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who are essentially a Southern people, the double education of despotism and Catholicism has, in spite of their impulsive temperament, made submission and endurance the common character of the people, and their most received notion of wisdom and excellence; and if envy of one another, and of all superiority, is not more rife among them than it is, the circumstance must be ascribed to the many valuable counteracting elements in the French character, and most of all to the great individual energy which, though less persistent and more intermittent than in the Self-helping and struggling Anglo-Saxons, has nevertheless manifested itself among the French in nearly every direction in which the operation of their institutions has been favorable to it. There are, no doubt, in all countries, really contented characters, who not merely do not seek, but do not desire what they do not already possess, and these naturally bear no ill-will toward such as have apparently a more favored lot. But the great mass of seeming contentment is real discontent, combined with indolence or self-indulgence, which, while taking no legitimate means of raising itself, delights in bringing others down to its own level. And if we look narrowly even at the cases of innocent contentment, we perceive that they only win our admiration when the indifference is solely to improvement in outward circumstances, and there is a striving for perpetual advancement in spiritual Worth, or at least a disinterested zeal to benefit others. The contented man, or the contented family, who have no ambition to make any one else happier, to promote the good of their country or their neighborhood, or to improve themselves in moral excellence, excite in us neither admiration nor approval. We rightly ascribe this sort of contentment to mere unmanliness and want of spirit. The content which we approve is an ability to do cheerfully without what can not be had, a just appreciation of the comparative value of different objects of desire, and a willing renunciation of the less when incompatible with the greater. These, however, are excellences more natural to the character, in proportion as it is actively engaged in the attempt to improve its own or some other lot. He who is continually measuring his energy against difficulties, learns what are the dif. ficulties insuperable to him, and what are those which, though he might overcome, the success is not worth the cost. He whose thoughts and activities are all needed for, and habitually employed in, practicable and useful enterprises, is the person of all others least likely to let his mind dwell with brooding discontent upon things either not worth attaining, or which are not so to him. Thus the active, self-helping character is not only intrinsically the best, but is the likeliest to acquire all that is really excellent or desirable in the opposite type. The striving, go-ahead character of England and the United States is only a fit subject of disapproving criticism on account of the very secondary objects on which it commonly expends its strength. In itself it is the foundation of the best hopes for the generalimprovement of mankind. It has been acutely remarked, that whenever any thing goes amiss, the habitual impulse of French people is to say, “Il faut de la patience;” and of English people, “What a shame!” The people who think it a shame when any thing goes wrong—who rush to the conclusion that the evil could and Ought to have been prevented, are those who, in the long run, do most to make the world better. If the desires are low placed, if they extend to little beyond physical comfort and the show of riches, the immediate results of the energy will not be much more than the continual extension of man's power over material objects; but even this makes room, and prepares the mechanical appliances for the greatest intellectual and Social achievements; and while the. energy is there, Some persons will apply it, and it will be applied more and more, to the perfecting, not of outward circumstances alone, but of man's inward nature. Inactivity, unaspiringness, absence of desire, is a more fatal hinderance to improvement than any misdirection of energy, and is that through which alone, when existing in the mass, any very formidable misdirection by an energetic few becomes possible. It is this, mainly, which retains in a savage or semi-Savage state the great majority of the human race. Now there can be no kind of doubt that the passive type of character is favored by the government of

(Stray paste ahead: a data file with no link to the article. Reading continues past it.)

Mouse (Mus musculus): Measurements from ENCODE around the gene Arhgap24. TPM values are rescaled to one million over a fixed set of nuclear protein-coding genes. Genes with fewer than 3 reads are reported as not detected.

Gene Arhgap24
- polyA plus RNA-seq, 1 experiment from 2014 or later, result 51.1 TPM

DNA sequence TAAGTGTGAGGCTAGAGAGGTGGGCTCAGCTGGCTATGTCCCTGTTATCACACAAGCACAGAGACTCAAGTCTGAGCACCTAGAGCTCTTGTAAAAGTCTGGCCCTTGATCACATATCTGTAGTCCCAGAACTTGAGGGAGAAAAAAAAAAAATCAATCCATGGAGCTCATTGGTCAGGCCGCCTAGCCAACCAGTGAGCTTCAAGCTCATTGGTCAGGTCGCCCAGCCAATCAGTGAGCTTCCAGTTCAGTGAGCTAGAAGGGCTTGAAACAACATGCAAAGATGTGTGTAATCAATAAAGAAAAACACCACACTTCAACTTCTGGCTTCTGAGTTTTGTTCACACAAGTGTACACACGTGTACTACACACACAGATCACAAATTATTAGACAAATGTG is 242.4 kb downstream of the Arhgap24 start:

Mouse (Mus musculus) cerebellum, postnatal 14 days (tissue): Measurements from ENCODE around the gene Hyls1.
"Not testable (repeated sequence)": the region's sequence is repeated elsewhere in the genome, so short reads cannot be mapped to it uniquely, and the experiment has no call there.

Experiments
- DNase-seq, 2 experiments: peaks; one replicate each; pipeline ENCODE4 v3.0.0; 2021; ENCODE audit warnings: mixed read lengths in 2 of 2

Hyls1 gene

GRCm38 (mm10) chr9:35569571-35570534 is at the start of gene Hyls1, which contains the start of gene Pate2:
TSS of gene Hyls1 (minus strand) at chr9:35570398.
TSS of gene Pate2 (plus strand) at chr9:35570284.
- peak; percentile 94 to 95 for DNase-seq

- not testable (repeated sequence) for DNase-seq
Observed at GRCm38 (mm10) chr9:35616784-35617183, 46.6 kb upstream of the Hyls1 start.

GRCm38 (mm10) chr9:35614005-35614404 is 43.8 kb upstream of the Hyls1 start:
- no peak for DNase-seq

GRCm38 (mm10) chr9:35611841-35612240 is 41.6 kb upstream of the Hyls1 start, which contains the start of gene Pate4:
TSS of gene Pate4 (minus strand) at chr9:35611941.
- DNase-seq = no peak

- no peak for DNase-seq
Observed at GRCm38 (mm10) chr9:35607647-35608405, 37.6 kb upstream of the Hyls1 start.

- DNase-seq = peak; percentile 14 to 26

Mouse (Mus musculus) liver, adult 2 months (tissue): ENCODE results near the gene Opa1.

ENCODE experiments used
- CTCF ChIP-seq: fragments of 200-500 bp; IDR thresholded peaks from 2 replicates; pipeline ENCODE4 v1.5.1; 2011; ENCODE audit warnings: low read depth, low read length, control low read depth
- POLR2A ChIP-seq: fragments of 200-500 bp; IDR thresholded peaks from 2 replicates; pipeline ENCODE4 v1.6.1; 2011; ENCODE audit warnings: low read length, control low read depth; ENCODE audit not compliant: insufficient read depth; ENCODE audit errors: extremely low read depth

derogatory of a great, and now at last a free people, who are entering into the general movement of European progress with a vigor which bids fair to make up rapidly the ground they have lost. No one can doubt what Spanish intellect and energy are capable of; and their faults as a people are chiefly those for which freedom and industrial ardor are a real specific.

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one or a few, and the active self-helping type by that of the many. Irresponsible rulers need the quies. cence of the ruled more than they need any activity but that which they can compel. Submissiveness to the prescriptions of men as necessities of nature is the lesson inculcated by all governments upon those who are wholly without participation in them. The will of superiors, and the law as the will of superiors, must be passively yielded to. But no men are mere instruments or materials in the hands of their rulers who have will, or spirit, or a spring of internal activity in the rest of their proceedings, and any manifestation of these qualities, instead of receiving encouragement from despots, has to get itself forgiven by them. Even when irresponsible rulers are not sufficiently conscious of danger from the mental activity of their subjects to be desirous of repressing it, the position itself is a repression. Endeavor is even more effectually restrained by the certainty of its impotence than by any positive discouragement. Between subjection to the will of others and the virtues of self. help and self-government there is a natural incompatibility. This is more or less complete according as the bondage is strained or relaxed. Rulers differ very much in the length to which they carry the control of the free agency of their subjects, or the suppression of it by managing their business for them. But the difference is in degree, not in principle; and the best despots often go the greatest lengths in chaining up the free agency of their subjects. A bad despot, when his own personal indulgences have been provided for, may sometimes be willing to let the people alone; but a good despot insists on doing them good by making them do their own business in a better way than they themselves know of The regulations which restricted to fixed processes all the leading branches of French manufactures were the work of the great Colbert. Very different is the state of the human faculties where a human being feels himself under no other external restraint than the necessities of nature, or mandates of society which he has his share in imposing, and which it is open to him, if he thinks them wrong, publicly to dissent from, and exert himself actively to get altered. No doubt, under a government partially popular, this freedom may be exercised even by those who are not partakers in the full privileges of citizenship; but it is a great additional stimulus to any one's self-help and self-reliance when he starts from an even ground, and has not to feel that his success depends on the impression he can make upon the sentiments and dispositions of a body of whom he is not one. It is a great discouragement to an individual, and a still greater one to a class, to be left out of the constitution; to be reduced to plead from outside the door to the arbiters of their destiny, not taken into the consultation within. The maximum of the invigorating effect of freedom upon the character is only obtained when the person acted on either is, or is looking forward to become, a citizen as fully privileged as any other. What is still more important than even this matter of feeling is the prac